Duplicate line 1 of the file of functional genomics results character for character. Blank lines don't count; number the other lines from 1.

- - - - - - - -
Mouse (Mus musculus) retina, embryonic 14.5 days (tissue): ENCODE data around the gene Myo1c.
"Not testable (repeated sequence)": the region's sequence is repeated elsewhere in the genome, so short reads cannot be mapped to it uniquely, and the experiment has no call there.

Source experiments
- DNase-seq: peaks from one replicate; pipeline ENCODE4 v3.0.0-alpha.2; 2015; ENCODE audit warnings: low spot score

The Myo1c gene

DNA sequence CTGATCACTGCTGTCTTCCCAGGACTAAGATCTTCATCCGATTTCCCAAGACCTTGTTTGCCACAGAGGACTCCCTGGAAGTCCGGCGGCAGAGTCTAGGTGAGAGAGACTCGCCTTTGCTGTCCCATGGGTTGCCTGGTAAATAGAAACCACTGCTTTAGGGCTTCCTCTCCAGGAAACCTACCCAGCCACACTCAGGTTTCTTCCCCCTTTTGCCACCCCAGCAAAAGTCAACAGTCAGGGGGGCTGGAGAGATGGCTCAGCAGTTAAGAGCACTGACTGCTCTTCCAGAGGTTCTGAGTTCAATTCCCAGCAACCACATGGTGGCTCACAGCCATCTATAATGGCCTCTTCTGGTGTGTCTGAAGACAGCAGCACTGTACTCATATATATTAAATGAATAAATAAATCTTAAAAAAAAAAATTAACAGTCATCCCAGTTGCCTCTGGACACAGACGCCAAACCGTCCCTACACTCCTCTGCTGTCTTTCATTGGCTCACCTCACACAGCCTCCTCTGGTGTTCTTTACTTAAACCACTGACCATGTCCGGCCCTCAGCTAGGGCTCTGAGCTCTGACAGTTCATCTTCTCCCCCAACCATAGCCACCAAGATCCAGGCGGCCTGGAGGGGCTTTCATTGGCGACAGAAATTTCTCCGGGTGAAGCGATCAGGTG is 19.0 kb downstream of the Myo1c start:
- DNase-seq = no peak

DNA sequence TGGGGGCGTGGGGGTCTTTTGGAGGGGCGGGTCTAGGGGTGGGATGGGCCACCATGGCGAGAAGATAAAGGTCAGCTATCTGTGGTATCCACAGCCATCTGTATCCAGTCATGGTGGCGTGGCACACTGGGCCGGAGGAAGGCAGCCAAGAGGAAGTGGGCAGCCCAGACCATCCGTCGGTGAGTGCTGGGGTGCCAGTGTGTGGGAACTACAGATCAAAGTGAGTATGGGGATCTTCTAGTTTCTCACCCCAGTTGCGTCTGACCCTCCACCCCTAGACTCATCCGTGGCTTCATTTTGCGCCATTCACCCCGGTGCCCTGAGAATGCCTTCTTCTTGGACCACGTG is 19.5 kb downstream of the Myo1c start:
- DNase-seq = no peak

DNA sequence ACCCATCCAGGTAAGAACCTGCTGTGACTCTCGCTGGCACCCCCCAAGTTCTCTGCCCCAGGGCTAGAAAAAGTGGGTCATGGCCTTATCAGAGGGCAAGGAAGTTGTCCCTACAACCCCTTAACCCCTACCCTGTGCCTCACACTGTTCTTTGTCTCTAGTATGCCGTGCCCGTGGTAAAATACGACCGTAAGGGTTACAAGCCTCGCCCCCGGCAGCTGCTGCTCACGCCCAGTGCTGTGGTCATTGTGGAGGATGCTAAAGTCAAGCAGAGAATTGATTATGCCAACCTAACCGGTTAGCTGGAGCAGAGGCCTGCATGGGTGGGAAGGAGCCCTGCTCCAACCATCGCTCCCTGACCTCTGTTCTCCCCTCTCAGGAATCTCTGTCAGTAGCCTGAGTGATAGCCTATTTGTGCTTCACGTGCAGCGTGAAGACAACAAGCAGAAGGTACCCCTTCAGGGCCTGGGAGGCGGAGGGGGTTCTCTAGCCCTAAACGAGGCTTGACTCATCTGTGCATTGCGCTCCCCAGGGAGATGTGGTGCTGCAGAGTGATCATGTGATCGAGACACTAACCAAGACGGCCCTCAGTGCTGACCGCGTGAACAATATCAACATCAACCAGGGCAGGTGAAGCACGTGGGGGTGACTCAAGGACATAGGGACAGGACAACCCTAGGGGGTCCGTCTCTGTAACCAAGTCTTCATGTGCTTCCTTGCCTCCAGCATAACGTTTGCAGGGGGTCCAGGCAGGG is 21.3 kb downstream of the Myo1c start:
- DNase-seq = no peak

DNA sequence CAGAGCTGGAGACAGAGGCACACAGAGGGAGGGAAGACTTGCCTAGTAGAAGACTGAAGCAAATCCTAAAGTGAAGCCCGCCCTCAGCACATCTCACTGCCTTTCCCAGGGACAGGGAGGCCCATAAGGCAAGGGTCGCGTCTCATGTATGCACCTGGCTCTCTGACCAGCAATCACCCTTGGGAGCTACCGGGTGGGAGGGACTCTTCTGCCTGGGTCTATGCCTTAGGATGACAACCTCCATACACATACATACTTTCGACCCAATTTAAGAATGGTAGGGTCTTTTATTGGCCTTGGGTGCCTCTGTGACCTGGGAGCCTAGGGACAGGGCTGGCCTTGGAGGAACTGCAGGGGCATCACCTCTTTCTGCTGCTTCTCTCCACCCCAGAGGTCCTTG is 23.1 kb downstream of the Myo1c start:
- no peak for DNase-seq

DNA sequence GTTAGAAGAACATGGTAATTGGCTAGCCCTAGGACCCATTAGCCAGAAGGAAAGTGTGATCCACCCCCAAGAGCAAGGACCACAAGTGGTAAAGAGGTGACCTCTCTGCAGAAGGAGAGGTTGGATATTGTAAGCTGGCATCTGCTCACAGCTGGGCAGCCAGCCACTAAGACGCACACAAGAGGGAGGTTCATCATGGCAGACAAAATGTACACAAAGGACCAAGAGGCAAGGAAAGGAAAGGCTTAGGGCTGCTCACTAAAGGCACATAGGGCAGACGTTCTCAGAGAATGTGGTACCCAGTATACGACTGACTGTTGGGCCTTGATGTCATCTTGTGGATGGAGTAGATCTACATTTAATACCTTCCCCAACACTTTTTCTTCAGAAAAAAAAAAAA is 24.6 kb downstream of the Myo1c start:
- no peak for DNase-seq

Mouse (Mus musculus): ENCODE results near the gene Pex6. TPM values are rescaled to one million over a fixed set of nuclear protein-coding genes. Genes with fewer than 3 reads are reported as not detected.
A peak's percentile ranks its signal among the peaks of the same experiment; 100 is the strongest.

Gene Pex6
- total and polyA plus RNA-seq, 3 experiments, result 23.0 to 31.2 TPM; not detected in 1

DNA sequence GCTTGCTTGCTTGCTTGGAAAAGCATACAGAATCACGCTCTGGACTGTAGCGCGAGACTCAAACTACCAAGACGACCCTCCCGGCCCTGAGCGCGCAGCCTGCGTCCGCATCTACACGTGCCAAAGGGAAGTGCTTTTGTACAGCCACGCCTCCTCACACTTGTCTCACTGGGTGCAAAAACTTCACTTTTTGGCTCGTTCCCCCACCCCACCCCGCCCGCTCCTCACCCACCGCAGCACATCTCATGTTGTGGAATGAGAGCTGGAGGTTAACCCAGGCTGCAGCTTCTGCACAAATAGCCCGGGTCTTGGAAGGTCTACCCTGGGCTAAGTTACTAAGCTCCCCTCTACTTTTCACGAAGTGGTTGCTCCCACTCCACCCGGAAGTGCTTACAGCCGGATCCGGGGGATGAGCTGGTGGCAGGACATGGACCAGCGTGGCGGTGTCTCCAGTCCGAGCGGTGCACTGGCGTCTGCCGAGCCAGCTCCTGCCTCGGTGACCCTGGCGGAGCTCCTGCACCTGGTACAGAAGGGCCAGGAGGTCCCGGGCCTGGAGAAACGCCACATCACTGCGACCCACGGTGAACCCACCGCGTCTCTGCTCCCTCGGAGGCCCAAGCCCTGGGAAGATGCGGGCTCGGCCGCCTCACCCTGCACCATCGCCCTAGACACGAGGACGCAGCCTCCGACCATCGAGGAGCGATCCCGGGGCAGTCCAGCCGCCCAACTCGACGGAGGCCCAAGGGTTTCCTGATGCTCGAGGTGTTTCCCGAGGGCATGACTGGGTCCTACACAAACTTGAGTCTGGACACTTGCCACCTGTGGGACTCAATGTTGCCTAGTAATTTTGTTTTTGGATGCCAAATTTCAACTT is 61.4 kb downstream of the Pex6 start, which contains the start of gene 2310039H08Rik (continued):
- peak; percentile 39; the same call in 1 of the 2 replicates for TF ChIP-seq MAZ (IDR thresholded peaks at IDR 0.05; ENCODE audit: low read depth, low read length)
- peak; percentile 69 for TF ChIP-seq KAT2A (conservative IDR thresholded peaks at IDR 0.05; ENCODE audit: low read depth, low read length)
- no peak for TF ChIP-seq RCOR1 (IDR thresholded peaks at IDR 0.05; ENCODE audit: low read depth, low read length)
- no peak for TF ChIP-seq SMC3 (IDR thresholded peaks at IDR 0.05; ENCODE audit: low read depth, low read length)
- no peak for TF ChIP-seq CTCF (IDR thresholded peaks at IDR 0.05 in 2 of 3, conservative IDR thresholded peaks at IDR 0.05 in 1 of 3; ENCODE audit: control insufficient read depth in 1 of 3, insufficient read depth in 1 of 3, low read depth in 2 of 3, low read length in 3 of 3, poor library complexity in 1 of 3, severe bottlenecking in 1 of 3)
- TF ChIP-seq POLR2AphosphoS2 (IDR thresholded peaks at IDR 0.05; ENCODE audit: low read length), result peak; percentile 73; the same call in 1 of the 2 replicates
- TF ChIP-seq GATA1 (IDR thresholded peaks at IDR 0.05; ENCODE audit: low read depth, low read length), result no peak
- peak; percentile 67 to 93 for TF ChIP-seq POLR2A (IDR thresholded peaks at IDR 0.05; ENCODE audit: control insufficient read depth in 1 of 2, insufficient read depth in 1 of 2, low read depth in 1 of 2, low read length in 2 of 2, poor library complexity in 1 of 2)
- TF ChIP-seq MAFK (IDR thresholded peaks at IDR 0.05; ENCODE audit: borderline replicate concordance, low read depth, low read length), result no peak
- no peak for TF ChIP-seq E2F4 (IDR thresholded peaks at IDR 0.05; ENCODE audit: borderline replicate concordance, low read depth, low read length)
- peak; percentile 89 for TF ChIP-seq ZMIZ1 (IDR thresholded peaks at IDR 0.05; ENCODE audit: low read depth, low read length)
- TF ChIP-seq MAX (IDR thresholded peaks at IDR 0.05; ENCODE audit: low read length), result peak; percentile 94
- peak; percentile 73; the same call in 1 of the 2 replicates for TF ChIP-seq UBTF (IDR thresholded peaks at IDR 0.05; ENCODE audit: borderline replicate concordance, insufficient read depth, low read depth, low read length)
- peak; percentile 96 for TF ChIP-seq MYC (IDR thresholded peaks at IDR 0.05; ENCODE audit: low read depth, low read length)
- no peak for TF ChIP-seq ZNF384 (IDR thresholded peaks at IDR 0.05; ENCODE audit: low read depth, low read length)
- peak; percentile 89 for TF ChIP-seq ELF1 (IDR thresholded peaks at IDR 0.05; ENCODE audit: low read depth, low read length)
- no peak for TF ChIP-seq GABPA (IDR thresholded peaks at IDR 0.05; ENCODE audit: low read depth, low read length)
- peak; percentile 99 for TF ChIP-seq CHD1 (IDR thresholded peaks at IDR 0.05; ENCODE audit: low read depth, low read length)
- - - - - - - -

Mouse (Mus musculus) retina, embryonic 14.5 days (tissue): ENCODE data around the gene Myo1c.